Keith Gill went from YouTube and Reddit fame as the investor who helped inspire the runup in GameStop stock to a star witness in a congressional hearing this morning.
And he did it all from his big, red gamer chair next to a matching microphone on a boom. Gill testified for a House Financial Services Committee hearing that he was not manipulating the price of GameStop stock, just pushing the case as to why it was underpriced for its intrinsic value.
The former MassMutual marketing staffer made his case during his opening statement for the hearing on the GameStop runup that he is a small investor who expressed his big vision for a beloved company.
“The current price of the stock proves that I am right about the company. A few things that I am not: I am not a cat; I am not an institutional investor; I am not a hedge fund,” said Gill, whose YouTube channel name is Roaring Kitty. “I am just an individual whose investment in GameStop and posts in social media were based upon my own research and analysis.”
Gill outlined a background that was in many ways the story of a generation that was thrust into the working world in the 2008 era. He grew up near Boston, the first in his family to graduate from college. He started looking for a job in 2009 and for the next several years worked sporadically, meanwhile getting more interested in the stock market.
After two years of unemployment, he took a job in 2019 at MassMutual, developing financial educational programs for advisors to present to prospects. He and his wife were ecstatic to find a job with benefits, particularly because they recently had a baby.
He was becoming more interested in GameStop by using sound reasoning that a value investor like Warren Buffett would employ. He believed GameStop was underpriced because investors did not see the hidden value in the company.
GameStop was also a bit of a nostalgia play for him and his audience. He remembers going to the store when he was younger, and believed in the brand’s power in the ever-booming world of gaming.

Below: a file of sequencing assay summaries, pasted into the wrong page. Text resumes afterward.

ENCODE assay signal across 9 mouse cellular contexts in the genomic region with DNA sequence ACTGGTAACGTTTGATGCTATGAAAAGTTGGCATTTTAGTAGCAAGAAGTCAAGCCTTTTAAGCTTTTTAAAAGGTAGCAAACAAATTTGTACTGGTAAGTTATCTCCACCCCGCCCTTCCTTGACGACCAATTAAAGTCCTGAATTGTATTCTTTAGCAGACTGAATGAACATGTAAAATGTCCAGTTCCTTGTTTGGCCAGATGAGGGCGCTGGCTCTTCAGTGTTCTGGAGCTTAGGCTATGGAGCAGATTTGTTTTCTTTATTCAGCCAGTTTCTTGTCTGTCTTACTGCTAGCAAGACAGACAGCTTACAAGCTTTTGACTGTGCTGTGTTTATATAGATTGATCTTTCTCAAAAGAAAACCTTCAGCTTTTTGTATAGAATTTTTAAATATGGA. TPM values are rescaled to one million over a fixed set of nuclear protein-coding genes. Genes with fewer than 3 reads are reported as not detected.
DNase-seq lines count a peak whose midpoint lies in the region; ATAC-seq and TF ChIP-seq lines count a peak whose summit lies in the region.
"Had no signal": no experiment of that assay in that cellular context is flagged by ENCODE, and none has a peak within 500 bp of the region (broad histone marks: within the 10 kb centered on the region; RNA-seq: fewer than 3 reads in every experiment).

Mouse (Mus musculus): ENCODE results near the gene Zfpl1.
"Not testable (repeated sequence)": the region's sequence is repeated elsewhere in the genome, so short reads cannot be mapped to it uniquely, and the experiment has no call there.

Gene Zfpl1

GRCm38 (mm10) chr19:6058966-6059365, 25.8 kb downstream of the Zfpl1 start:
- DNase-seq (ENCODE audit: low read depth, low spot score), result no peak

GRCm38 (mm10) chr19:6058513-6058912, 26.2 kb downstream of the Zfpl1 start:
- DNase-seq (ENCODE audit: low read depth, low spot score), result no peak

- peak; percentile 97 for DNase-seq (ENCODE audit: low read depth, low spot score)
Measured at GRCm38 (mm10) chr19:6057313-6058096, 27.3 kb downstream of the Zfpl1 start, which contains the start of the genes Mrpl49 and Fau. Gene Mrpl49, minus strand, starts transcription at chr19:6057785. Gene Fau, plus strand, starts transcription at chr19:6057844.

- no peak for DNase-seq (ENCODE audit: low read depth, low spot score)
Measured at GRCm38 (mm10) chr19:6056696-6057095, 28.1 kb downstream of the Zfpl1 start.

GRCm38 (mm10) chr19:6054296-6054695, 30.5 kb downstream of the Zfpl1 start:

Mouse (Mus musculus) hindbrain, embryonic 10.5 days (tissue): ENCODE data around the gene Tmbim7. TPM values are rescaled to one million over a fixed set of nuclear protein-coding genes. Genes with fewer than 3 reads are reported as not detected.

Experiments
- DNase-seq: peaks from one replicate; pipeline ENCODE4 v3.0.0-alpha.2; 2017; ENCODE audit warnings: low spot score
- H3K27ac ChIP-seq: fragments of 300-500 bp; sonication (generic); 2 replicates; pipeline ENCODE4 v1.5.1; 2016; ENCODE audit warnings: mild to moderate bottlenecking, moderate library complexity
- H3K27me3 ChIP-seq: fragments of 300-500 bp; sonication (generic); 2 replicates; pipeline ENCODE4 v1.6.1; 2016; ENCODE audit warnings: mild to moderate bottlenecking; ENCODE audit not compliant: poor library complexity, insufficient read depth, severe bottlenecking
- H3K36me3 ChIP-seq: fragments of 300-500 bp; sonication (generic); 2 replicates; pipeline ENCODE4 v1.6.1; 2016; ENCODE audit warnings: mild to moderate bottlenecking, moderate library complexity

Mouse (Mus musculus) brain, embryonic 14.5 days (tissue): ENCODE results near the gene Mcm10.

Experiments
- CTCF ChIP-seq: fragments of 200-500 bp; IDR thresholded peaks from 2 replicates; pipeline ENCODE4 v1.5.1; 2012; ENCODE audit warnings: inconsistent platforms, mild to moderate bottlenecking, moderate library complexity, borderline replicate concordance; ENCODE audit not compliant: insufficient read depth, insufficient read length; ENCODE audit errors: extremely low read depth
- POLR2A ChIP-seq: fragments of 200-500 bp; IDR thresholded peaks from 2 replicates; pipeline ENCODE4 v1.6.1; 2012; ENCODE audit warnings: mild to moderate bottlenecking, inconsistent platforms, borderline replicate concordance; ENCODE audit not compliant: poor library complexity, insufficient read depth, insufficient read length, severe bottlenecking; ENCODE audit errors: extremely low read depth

Besides his analytical skill, Gill also brought a performer’s flair to his persona. He appeared in YouTube episodes in a red bandana and wristbands along with mirrored aviators. In the Reddit group WallStreetBets, where Gill went by the name DeepF—ingValue, he and others made the case for the stock (or “stonks” in that venue), and also the power wielded by hedge funds that can cripple a company and its investors by shorting the stock and talking it down.
When the renegade investors started pumping the price of GameStop went from $19.95 on Jan. 12 to $347.51 on Jan. 27, a tough two weeks for short sellers who were squeezed by investors holding the call options.
The rapid runup revealed some deep cracks in the investing world. One was the vulnerability of short-sellers to get caught in a coordinated squeeze (and the deep antipathy toward them), and of cheap trading platforms such as Robinhood. Both organizations ended up needing billions of dollars in support to survive the buying frenzy.
One of the issues the hearing focused on was Robinhood’s limits or refusal to fulfill orders for some stocks, such as GameStop, AMC and the iShares Silver Trust. All were pushed as “meme stocks” on social media.
Democratic members of the committee primarily focused on Robinhood’s actions in the episode, and what they revealed about the firm’s practice. The Securities and Exchange Commission is investigating the block of purchasing.
In another case, Robinhood agreed to pay $65 million to settle SEC charges that the firm failed to tell investors that the company charged other companies to place orders from Robinhood’s customers, also known as paying for order flow. That meant that the Robinhood purchases tended to be a little bit higher, according to the SEC. Democratic members also asked about that case.
Republicans on the committee commented that Robinhood and other platforms were equalizing access for individual investors and that the meme stock episode “self-corrected.”
For Gill and fellow investors, it was the ride of a lifetime. As GameStop climbed, investors broadcast their winnings, exulting in their great fortune to find great fortune. Some talked about erasing debt, paying for college, buying a home and simply being free.
Gill was already a winner when the stock broke $20. He testified about the life change that the episode meant to him and his family.
“The money will go such a long way for us,” Gill said. “We had an incredibly difficult 2020.”
Gill wrapped up his comment with another plug for GameStop.
“As for me, I like the stock,” Gill said as Chairwoman Maxine Waters gaveled the end of his time. “I’m as bullish as I have ever been for the eventual turnaround for GameStop and I remain invested in the company.”
GameStop closed at $40.69 today.
Steven A. Morelli is editor-in-chief for InsuranceNewsNet. He has more than 25 years of experience as a reporter and editor for newspapers and magazines. He was also vice president of communications for an insurance agents’ association. Steve can be reached at email@example.com.
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